Oklahoma and Texas have a long history of squabbling over the 540-mile border that divides the two states.
The boundary generally follows the path of the Red River, the focal point in the recent U.S. Supreme Court water battle over a 1980 interstate water-sharing agreement, which Oklahoma won.
But the line separating the two states gets a little fuzzy in the waters of Lake Texoma, which hide the original riverbank border, as defined by another agreement, the Red River Boundary Compact, which both states signed and Congress ratified.
And Texas has moved to redraw the borderlines at Lake Texoma, the Texas Tribune’s Jim Malewitz reports, an effort that could fix water headaches — and cause new ones.
Largely unnoticed, Gov. Rick Perry signed legislation in June that created a Red River Boundary Commission to study — and possibly redraw — the border along Lake Texoma, bringing the pump station fully into Texas and fixing an unintentional boundary error that has caused headaches for water managers. Perry’s appointments to the commission are due Dec. 1.
Both Oklahoma and Texas would ultimately have to agree on any boundary changes, which would also need Congressional approval. And Texas hasn’t yet proposed any changes, the Tribune reports.
But the murky border has already caused problems at Lake Texoma, Malewitz writes. In 2009, the North Texas Municipal Water District decided to stop pumping water out of the lake because a Google Earth map indicated some of its pumps were actually located in Oklahoma. Wildlife officials had discovered invasive zebra mussels in the lake. So, to avoid harsh fines for violating the Lacey Act by transporting invasive species across borders, the district opted to stop pumping water out of Lake Texoma:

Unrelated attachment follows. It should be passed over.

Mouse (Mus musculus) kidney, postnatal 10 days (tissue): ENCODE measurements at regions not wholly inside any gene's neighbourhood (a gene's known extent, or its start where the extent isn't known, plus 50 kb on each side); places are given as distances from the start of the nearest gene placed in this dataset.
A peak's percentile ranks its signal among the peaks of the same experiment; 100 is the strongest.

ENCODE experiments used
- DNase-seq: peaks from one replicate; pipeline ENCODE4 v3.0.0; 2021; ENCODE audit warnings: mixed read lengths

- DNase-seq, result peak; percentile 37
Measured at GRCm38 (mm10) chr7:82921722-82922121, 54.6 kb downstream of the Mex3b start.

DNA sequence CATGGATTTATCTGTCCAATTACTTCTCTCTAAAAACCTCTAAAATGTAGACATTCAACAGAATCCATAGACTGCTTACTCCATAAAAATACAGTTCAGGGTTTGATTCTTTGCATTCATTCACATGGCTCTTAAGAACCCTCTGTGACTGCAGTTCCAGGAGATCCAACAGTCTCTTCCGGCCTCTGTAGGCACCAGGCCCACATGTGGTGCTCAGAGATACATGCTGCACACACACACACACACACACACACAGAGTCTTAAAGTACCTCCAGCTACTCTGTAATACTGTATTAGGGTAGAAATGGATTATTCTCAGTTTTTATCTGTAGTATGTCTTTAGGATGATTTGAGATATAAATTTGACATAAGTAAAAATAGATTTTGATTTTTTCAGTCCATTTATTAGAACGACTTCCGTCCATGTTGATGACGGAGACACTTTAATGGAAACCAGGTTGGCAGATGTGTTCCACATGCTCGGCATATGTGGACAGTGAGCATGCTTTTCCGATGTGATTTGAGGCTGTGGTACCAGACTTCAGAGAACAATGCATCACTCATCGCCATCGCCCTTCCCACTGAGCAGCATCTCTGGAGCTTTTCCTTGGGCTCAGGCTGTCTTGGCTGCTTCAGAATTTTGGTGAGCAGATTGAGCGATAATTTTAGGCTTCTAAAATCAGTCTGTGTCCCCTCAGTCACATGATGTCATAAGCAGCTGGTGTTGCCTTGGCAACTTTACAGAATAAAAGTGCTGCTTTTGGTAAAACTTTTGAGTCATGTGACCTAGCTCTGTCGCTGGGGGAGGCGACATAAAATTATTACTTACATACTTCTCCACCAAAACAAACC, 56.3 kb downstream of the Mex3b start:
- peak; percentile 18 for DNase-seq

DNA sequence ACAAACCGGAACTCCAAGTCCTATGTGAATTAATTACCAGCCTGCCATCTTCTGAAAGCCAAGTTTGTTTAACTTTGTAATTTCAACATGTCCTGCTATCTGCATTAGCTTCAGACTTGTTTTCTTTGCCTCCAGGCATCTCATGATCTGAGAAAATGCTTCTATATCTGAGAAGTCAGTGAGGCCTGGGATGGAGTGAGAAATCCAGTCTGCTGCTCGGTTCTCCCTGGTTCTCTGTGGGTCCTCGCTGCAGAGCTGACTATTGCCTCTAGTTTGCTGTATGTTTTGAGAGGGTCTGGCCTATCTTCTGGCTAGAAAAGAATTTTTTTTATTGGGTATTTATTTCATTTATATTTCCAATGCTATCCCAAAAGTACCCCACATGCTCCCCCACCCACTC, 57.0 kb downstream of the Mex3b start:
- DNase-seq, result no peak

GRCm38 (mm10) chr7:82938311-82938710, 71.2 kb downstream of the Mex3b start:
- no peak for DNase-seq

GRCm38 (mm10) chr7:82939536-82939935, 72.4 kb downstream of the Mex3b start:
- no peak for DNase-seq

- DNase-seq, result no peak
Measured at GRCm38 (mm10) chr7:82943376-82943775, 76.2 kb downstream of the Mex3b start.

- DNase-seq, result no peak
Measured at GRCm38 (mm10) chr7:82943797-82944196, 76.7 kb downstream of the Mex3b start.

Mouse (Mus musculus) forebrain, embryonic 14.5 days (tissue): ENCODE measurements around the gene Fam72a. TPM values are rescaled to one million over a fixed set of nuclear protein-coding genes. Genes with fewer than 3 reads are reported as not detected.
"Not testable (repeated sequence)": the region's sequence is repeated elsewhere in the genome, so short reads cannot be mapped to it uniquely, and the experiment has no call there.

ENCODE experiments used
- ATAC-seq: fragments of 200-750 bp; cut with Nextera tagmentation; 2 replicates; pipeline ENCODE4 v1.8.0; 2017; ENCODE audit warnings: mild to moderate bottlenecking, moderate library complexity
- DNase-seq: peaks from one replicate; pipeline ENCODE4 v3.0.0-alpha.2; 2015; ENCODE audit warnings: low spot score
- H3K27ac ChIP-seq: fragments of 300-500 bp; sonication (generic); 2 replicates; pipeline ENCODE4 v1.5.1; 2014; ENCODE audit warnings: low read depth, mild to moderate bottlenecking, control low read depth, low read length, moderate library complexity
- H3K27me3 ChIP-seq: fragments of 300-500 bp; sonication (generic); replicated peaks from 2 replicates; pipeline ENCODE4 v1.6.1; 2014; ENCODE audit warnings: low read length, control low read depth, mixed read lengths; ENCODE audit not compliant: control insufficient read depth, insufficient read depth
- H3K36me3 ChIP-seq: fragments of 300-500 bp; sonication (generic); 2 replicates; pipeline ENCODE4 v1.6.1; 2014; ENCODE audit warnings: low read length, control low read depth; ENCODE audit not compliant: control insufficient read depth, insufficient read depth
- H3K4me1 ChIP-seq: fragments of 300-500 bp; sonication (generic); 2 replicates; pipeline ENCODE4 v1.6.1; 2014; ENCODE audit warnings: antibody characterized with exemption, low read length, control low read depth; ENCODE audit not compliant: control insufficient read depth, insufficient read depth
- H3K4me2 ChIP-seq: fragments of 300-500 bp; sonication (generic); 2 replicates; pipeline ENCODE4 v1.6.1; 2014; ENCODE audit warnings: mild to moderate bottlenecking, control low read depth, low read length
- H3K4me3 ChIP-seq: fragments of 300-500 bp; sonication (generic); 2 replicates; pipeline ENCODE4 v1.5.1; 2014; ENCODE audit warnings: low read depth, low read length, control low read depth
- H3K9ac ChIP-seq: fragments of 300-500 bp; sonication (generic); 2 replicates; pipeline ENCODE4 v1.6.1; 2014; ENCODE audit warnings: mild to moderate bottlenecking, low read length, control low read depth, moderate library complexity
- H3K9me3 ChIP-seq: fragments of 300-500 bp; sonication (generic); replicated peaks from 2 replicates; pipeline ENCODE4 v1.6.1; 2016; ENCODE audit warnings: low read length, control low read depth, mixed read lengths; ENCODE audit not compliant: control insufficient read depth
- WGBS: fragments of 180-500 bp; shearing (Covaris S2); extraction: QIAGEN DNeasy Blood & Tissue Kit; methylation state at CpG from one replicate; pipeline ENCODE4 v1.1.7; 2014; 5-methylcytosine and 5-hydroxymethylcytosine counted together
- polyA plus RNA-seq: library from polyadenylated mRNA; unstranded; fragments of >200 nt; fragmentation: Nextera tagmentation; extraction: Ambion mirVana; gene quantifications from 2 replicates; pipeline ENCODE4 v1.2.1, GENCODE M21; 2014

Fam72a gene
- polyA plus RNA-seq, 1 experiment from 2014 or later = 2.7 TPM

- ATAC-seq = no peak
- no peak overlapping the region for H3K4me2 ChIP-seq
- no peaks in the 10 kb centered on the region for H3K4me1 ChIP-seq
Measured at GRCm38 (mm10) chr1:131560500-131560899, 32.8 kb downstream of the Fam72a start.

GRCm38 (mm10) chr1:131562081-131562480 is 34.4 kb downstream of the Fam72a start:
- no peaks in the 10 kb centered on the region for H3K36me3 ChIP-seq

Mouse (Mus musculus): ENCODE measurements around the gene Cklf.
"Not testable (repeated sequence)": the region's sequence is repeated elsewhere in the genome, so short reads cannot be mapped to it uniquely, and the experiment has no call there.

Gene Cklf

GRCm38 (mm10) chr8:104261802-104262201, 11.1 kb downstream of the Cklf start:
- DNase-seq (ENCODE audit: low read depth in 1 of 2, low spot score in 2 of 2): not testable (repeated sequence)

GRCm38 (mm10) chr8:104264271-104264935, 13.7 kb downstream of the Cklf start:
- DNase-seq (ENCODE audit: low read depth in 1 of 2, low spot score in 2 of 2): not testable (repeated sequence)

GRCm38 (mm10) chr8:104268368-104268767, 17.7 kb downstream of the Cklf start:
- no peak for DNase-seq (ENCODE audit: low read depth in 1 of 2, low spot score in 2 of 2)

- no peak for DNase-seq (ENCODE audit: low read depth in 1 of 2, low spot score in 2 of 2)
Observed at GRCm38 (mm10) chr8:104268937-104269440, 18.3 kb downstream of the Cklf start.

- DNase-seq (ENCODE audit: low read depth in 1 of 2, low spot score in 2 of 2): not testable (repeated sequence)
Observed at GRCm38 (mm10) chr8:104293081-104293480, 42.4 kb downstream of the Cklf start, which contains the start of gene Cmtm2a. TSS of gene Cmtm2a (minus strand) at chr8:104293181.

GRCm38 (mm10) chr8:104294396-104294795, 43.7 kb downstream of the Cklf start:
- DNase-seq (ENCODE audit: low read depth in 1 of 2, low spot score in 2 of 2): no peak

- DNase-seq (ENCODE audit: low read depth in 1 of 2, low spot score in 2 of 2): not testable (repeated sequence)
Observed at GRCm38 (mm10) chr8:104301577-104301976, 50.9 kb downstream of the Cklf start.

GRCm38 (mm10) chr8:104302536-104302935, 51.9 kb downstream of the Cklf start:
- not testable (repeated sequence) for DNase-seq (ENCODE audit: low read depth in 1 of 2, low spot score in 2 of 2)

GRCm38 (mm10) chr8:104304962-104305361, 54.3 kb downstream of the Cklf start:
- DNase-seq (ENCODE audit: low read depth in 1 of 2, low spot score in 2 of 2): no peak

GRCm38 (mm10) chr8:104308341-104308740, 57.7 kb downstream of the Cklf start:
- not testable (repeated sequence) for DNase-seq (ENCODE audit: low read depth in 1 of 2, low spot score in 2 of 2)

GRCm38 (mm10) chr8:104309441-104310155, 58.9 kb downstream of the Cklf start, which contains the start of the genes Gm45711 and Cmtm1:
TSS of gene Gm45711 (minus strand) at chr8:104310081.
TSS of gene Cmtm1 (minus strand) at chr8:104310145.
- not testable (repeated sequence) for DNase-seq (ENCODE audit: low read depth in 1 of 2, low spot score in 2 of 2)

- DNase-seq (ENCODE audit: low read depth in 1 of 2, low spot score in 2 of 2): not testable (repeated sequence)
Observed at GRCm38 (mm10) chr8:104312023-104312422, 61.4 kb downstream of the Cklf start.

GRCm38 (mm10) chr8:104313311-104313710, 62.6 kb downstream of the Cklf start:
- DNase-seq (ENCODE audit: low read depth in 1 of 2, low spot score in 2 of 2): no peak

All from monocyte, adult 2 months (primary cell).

That shutdown eliminated 28 percent of the supply used by a drinking water provider that serves a population of 1.6 million and growing. Mother Nature added another insult: a historic drought that further shrank supplies.
A U.S. Geological Survey map from 1939 showed what the Oklahoma/Texas boundary looked like before the river was dammed to build Lake Texoma, but that map was lost, the Tribune reports:
Instead, the commission referenced a series of geological survey “quad” maps printed in the 1970s and 1980s. On those maps, dotted lines labeled “indefinite boundary” snake across a blue expanse representing the lake. From those lines, surveyors plotted a series of 325 coordinates — simple for law enforcement to plug into a global positioning system — that would become the official border.
But those maps did not include the Texoma pumping station, which was built in 1987 after crews sought to make sure it was in Texas. The few people following the issue guess the quad maps were wrong by a few dozen feet.
The North Texas Municipal Water District is about to open a $300 million pipeline system to pump water from Lake Texoma to a treatment plant in Wylie, Texas — an operation that will filter out the pesky zebra mussels, which required an Obama-approved exemption from the Lacey Act. According to Malewitz, this adds to the likelihood of another state boundary skirmish:
The exemption raises the question: do the states need to bother — again — with the border? Abney and others say yes. “If you find out something’s a problem,” he said, “you have to go and fix it.”